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Residents And Local Officials Challenge EPA's Plan To Clean Up Tremont City Landfill

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Wayne Baker
/
WYSO
Last year, several residents and public officials turned out for a rally to protest the EPA's current clean up plan for the Tremont City Barrel site

Residents and local officials in the village of Tremont City are challenging the U.S. Environmental Protection Agency and the Ohio EPA over the cleanup of a landfill.  Clark County residents are voicing their opposition on a plan developed by the U.S. EPA to clean up nearly 300,000 gallons of industrial waste that has been buried at the Tremont City landfill Superfund site since the late 1970s.

The U.S. Environmental Protection Agency's plan calls for re-burying some of the industrial waste at the Tremont Barrel Fill, but the Ohio EPA wanted all the waste removed. The U.S. EPA stated in 2010 that they would clean up the Tremont City landfill by removing all hazardous waste from the site for close to $55 million, but subsequently changed its plan to reduce those costs. The new remedy calls for reburying some of the waste and empty drums for $28 million.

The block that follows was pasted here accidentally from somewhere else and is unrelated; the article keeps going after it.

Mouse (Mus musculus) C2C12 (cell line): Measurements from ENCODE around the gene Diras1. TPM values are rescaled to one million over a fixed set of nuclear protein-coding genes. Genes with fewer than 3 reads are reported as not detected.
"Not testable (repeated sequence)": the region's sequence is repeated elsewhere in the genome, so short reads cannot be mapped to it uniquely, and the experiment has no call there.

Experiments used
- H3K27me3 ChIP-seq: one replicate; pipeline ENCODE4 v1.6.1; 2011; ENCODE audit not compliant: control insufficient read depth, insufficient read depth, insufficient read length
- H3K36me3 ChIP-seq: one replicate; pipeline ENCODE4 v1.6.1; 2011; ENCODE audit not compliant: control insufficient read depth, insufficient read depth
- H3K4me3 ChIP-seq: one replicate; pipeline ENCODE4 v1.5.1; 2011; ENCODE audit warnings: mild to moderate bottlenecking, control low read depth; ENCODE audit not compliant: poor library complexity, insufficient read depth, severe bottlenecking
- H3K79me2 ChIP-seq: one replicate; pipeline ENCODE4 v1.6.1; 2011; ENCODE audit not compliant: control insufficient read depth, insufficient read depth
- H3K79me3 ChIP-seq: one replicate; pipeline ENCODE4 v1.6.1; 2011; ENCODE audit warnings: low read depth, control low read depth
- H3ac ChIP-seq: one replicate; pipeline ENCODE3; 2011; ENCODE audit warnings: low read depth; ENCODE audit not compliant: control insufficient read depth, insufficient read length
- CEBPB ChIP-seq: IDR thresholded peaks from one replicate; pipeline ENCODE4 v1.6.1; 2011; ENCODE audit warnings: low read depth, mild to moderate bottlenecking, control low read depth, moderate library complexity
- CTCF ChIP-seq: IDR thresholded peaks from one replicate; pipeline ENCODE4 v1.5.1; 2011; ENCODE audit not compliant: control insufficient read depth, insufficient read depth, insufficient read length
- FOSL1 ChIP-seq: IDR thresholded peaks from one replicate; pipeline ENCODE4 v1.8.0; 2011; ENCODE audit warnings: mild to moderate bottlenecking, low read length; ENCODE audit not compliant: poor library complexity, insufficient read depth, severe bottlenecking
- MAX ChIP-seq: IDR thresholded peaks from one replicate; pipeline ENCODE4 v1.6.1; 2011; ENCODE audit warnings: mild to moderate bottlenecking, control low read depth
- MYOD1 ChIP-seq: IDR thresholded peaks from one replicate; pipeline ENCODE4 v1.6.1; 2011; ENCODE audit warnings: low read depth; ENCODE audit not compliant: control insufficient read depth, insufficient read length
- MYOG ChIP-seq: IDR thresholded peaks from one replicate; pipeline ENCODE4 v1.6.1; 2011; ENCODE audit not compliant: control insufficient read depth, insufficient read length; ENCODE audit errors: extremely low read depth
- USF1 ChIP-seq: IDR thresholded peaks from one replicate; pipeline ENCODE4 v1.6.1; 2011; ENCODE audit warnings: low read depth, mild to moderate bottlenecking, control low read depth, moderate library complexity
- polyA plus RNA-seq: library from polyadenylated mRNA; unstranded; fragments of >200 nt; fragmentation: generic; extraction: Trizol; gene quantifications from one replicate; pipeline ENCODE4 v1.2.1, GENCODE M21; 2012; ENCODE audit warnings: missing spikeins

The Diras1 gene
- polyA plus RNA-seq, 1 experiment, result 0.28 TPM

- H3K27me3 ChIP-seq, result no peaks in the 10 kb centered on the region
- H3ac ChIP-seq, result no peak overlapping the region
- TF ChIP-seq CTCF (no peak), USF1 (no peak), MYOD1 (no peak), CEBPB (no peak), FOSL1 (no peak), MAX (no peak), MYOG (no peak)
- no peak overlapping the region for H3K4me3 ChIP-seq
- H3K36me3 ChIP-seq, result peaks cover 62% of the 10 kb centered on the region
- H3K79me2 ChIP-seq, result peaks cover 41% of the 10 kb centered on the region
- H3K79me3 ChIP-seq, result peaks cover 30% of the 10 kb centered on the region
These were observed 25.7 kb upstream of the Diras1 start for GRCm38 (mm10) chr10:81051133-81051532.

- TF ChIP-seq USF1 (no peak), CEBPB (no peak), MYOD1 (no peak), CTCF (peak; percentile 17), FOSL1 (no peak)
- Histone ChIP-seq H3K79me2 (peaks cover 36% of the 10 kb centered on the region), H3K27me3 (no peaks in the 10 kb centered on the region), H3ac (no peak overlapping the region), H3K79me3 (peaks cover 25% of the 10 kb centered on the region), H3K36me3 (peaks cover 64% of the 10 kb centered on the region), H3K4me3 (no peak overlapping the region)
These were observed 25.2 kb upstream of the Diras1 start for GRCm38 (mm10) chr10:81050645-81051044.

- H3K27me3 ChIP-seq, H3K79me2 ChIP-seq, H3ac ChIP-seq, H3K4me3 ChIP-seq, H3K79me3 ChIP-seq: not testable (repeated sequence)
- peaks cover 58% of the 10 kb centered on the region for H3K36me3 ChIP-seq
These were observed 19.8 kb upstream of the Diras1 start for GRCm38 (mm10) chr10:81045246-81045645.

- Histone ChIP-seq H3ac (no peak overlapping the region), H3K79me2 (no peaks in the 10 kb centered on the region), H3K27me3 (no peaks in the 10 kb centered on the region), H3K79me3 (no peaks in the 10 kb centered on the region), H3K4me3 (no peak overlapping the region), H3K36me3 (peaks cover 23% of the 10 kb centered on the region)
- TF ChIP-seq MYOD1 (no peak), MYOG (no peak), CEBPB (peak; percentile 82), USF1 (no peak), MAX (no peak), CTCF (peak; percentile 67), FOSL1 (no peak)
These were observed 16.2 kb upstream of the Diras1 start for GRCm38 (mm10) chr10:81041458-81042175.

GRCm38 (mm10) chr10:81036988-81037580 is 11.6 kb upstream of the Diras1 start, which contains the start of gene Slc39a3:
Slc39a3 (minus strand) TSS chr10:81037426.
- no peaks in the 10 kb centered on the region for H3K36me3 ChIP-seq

Then, this past December, the Ohio EPA took water samples from 27 wells at the landfill for the first time in eight years. After seeing those results, Ohio EPA's Jeffrey Martin says the federal plan will be protective of human health and the environment.  That change of heart doesn't sit well with Marilyn Welker with the local group People for Safe Water.

"We're angry and we disagree vehemently that there's any connection between the test results of 27 wells taken on one day in December and a comment or a statement that says, 'well it looks like the US EPA's proposed remedy would be protective,'" she said. 

People for Safe Water and several local politicians have sent a letter to Ohio Gov. John Kasich asking him to support the removal of all hazardous waste from the Tremont City landfill. The potentially responsible parties expected to pay for the cleanup include Delphi, General Motors and Procter and Gamble.

The federal government is attempting to place the site on the National Priorities List this year, which would allow for federal and state money to be used to clean up the site.